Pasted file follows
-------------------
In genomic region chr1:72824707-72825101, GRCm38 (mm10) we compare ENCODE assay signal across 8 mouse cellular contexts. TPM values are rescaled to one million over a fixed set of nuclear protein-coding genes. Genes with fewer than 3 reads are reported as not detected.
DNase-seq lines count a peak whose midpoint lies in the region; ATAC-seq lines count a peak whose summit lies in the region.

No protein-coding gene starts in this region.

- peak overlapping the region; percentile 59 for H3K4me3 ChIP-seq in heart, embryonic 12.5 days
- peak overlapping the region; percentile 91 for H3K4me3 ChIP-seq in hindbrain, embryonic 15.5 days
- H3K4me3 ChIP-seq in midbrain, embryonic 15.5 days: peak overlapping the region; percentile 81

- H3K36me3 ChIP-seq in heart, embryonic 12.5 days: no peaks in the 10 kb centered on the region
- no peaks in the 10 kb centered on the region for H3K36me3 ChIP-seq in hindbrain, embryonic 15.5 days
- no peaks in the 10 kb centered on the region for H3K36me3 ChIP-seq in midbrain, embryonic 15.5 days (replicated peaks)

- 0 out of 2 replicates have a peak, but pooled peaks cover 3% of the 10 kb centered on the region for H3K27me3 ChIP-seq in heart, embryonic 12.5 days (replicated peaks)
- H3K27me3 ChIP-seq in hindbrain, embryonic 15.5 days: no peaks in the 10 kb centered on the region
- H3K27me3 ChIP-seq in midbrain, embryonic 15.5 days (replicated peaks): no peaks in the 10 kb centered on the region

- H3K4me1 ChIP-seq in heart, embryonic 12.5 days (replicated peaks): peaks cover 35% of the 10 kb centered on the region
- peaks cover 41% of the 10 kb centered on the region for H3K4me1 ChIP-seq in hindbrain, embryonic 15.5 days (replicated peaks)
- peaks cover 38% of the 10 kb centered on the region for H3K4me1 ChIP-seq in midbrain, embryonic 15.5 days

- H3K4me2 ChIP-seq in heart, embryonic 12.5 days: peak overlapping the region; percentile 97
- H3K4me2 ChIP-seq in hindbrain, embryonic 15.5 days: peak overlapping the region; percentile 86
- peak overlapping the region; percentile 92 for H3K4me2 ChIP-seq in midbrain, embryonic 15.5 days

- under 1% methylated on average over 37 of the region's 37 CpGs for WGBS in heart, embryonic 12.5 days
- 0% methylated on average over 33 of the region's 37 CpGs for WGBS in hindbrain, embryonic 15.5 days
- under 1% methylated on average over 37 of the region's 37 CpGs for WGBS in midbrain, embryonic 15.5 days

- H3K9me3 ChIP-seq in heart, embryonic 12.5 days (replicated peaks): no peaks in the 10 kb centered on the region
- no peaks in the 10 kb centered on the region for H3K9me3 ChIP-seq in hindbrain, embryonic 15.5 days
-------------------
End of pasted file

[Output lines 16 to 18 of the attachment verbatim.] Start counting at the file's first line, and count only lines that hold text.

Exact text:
- H3K4me2 ChIP-seq in heart, embryonic 12.5 days: peak overlapping the region; percentile 97
- H3K4me2 ChIP-seq in hindbrain, embryonic 15.5 days: peak overlapping the region; percentile 86
- peak overlapping the region; percentile 92 for H3K4me2 ChIP-seq in midbrain, embryonic 15.5 days